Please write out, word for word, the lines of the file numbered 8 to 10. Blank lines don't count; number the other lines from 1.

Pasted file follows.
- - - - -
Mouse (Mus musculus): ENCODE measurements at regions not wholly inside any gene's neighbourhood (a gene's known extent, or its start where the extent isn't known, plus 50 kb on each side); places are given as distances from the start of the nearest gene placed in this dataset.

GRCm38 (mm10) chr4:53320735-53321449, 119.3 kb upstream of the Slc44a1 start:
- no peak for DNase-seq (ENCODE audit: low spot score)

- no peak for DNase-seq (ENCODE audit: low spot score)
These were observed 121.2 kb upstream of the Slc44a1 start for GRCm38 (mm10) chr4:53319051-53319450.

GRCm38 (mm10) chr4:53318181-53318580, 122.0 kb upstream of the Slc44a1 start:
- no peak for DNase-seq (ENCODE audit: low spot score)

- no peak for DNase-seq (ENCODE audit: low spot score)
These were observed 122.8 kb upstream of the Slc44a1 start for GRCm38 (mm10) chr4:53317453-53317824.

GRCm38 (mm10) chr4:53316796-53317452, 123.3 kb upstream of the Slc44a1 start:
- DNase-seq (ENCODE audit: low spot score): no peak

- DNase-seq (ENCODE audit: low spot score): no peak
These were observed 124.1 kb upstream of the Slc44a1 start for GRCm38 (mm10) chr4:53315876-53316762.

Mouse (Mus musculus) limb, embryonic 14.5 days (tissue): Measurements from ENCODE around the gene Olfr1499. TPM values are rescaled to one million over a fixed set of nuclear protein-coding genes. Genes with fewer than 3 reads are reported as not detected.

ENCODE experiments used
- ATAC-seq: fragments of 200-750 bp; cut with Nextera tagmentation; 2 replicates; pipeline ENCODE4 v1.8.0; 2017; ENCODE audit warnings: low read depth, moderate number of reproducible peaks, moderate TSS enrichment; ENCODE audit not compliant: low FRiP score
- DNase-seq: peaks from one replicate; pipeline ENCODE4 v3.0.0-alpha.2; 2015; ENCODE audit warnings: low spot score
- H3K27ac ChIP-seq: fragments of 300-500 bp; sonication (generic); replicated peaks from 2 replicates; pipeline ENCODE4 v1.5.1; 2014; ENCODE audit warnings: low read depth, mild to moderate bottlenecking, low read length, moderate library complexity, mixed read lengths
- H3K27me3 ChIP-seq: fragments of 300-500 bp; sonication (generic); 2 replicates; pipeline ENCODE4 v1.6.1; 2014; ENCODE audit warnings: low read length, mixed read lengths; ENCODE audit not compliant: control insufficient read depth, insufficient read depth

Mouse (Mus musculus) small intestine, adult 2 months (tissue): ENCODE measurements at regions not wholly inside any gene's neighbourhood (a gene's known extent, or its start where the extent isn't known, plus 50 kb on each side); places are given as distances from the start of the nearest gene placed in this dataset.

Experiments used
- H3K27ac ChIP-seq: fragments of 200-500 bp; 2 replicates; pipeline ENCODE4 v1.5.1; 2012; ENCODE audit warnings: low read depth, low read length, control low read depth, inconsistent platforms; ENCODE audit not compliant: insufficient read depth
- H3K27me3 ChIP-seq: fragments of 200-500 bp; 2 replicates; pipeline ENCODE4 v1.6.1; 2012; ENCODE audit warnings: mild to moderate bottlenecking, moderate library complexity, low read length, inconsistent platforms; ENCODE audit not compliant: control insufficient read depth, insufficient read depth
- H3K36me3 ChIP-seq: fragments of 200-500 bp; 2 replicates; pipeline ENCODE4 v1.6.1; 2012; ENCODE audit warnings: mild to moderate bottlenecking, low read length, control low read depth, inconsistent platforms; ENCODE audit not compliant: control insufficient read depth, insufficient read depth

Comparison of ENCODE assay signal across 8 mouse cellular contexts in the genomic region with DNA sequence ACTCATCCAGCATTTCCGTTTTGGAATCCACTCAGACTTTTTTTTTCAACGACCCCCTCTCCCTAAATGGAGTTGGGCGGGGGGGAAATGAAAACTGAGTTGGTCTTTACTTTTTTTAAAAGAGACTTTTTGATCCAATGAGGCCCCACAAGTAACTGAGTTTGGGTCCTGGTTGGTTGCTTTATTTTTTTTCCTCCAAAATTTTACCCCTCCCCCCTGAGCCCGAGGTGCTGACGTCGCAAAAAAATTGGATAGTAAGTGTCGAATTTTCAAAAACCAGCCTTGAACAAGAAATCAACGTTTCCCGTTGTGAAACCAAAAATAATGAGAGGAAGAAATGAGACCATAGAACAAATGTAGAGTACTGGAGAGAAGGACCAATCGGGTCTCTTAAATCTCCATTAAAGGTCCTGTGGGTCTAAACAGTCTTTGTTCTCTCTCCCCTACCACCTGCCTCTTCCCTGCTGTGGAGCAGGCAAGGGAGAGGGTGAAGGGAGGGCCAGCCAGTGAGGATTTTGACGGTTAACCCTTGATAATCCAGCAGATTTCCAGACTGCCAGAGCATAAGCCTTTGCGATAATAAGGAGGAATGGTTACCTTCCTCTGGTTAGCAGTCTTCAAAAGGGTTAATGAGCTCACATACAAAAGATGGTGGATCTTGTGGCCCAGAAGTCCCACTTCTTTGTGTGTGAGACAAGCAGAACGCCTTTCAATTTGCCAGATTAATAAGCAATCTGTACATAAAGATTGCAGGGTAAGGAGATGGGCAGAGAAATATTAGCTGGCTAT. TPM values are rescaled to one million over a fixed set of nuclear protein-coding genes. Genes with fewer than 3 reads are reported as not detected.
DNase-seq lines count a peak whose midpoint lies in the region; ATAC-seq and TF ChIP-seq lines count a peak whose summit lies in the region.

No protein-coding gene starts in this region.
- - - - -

- no peak for DNase-seq (ENCODE audit: low spot score)
These were observed 122.8 kb upstream of the Slc44a1 start for GRCm38 (mm10) chr4:53317453-53317824.

GRCm38 (mm10) chr4:53316796-53317452, 123.3 kb upstream of the Slc44a1 start: